A: The standard is clear that it is the traceability of the calibration standards they are looking for.

Note: By definition, the traceability needs to eventually lead to an accredited lab who will be following procedures such as those set forth in ISO/IEC 17025:2005 General requirements for the competence of testing and calibration laboratories.

 Your internal calibration processes can best be guided by acquiring a copy of ANSI/NCSL Z540.3.

I hope this helped answer your questions.

Bud Salsbury
ASQ Senior Member, CQT, CQI

Related Content:

Open access articles from ASQ

Measure for Measure: Improved Gage R&R Measurement Studies, Quality Progress

Back to Basics: Assessing Failure — The effect of faulty measurement on previously produced products, Quality Progress

The Prediction Properties of Classical and Inverse Regression for the Simple Linear Calibration Problem, Journal of Quality Technology

Explore more articles.

Force Field Analysis

Force field analysis

Q: I am trying to get information on Force Field Analysis.  Can you please provide me more details on the subject?

A: Thank you for contacting ASQ.  I received your request for more information regarding force field analysis.

The Quality Improvement Glossary by Donald L. Siebels defines force field analysis as a “technique for analyzing the forces that aid or hinder an organization in reaching an objective.  An arrow pointing to an objective is drawn down the middle of a piece of paper.  The factors that will aid the objective’s achievement, called the driving forces, are listed on the left hand side of the arrow.  The factors that will hinder its achievement, called the restraining forces, are listed on the right side of the arrow.”

I have listed some resources below that help to further define force field analysis:

Articles/Case Studies:

For more information on force field analysis, please consult the following Quality Press books:

I hope that this information is helpful.  Please feel free to contact me with any questions.

Best regards,

ASQ Research Librarian
Milwaukee, WI

ISO 9001 Second-Party Audits and Confidential Information

Reviewing confidential files, training records, human resources files

Q: I am auditing contractors involved in a huge project of ours, and from time to time when I ask for information (risk register, management review meetings, etc.), they say it is confidential.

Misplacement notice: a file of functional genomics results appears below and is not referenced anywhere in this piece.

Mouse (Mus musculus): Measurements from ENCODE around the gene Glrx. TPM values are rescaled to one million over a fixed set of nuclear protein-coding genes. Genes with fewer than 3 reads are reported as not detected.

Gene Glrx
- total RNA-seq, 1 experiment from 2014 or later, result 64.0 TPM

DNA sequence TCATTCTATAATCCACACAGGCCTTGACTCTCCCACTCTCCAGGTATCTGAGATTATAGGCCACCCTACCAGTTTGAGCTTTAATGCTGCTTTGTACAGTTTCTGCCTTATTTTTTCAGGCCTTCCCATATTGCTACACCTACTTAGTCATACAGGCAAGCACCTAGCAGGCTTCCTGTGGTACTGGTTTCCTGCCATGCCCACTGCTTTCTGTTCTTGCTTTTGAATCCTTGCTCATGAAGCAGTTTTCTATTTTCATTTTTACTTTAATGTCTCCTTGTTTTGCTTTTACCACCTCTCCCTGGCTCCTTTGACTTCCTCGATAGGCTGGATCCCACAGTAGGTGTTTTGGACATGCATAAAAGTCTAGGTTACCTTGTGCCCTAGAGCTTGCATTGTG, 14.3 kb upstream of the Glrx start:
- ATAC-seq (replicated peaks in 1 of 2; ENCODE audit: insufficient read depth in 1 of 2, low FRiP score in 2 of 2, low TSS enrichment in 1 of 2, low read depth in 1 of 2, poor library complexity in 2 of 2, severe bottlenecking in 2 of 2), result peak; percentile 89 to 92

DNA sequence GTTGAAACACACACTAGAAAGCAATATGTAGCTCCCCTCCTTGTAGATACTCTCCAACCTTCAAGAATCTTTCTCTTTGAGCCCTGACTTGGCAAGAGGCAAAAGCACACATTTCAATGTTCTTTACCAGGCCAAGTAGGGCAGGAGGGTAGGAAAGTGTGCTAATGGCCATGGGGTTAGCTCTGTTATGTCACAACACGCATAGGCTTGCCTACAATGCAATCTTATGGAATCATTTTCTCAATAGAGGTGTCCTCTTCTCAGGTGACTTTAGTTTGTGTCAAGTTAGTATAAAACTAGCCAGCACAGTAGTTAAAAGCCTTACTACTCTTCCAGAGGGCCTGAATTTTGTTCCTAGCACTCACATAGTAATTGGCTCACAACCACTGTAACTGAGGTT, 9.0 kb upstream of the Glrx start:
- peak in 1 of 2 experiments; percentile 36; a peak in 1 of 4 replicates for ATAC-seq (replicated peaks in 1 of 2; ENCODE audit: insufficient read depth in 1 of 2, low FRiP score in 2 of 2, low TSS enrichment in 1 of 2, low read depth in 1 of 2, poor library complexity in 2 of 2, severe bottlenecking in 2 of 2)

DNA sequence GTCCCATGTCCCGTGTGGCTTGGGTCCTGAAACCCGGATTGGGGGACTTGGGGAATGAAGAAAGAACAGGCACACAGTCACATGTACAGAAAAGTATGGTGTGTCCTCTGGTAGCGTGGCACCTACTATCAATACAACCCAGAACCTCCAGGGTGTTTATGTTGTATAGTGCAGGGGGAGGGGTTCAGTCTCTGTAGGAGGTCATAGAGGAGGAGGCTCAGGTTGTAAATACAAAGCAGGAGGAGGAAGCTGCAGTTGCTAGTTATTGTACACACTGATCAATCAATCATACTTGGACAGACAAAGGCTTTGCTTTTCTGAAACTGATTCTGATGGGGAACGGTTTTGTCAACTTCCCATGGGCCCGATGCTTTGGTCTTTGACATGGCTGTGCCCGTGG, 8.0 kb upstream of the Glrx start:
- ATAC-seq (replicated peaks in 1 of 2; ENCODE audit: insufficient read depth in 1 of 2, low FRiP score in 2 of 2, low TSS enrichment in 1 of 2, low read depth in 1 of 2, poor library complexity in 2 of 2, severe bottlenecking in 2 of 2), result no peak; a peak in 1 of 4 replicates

Where is the limit for confidentiality and how I should deal with it? Actually, it seems like the contractor is using it as a trick.

A: What is not clear from your question is the contractual arrangements you have with your suppliers.  If the contract has a confidentiality clause and calls for second party audits, there is no excuse for withholding information.   ISO 9001:2008 — Quality management systems –Requirements does not address confidentiality.  That is best addressed in the specific arrangements between supplier and customer.

George Hummel
Voting member of the U.S. TAG to ISO/TC 176 – Quality Management and Quality Assurance
Managing Partner
Global Certification-USA
www.globalcert-usa.com/
Dayton, OH

Related Content:

Read more open access content about auditing from ASQ:

Ask, and Ye Shall Receive , Quality Progress

Back to Basics: Best Practices in Auditing, Quality Progress

Free Chapter from The Process Auditing and Techniques Guide, Second Edition, ASQ Quality Press. Visit the ASQ store for more information about this book.

Explore more using ASQ Knowledge Center Search.

Six Sigma Case Studies

Suppliers, supplier management

Q: I would like to browse through detailed Six Sigma Case Studies. I do not mind making a payment for detailed case studies in the fields of manufacturing, services and software.
Kindly direct me to the requisite links please.

A: Thank you for contacting ASQ and the Quality Information Center.  I received your request for case studies on Six Sigma in the fields of manufacturing, services, and software.

“Six Sigma is an organization-wide approach used to achieve breakthrough improvements tied to significant bottom-line results. Unlike previous TQM approaches, Six Sigma specifies exactly how the organization’s managers s hould set up and lead the effort. Key features are the use of data and statistical analysis, highly trained project leaders known as Black Belts and Green Belts, project selection based on estimated bottom-line results, and the dramatic goal of reducing errors to about three per million opportunities” (taken from The Quality Toolbox, 2nd ed. by Nancy R. Tague)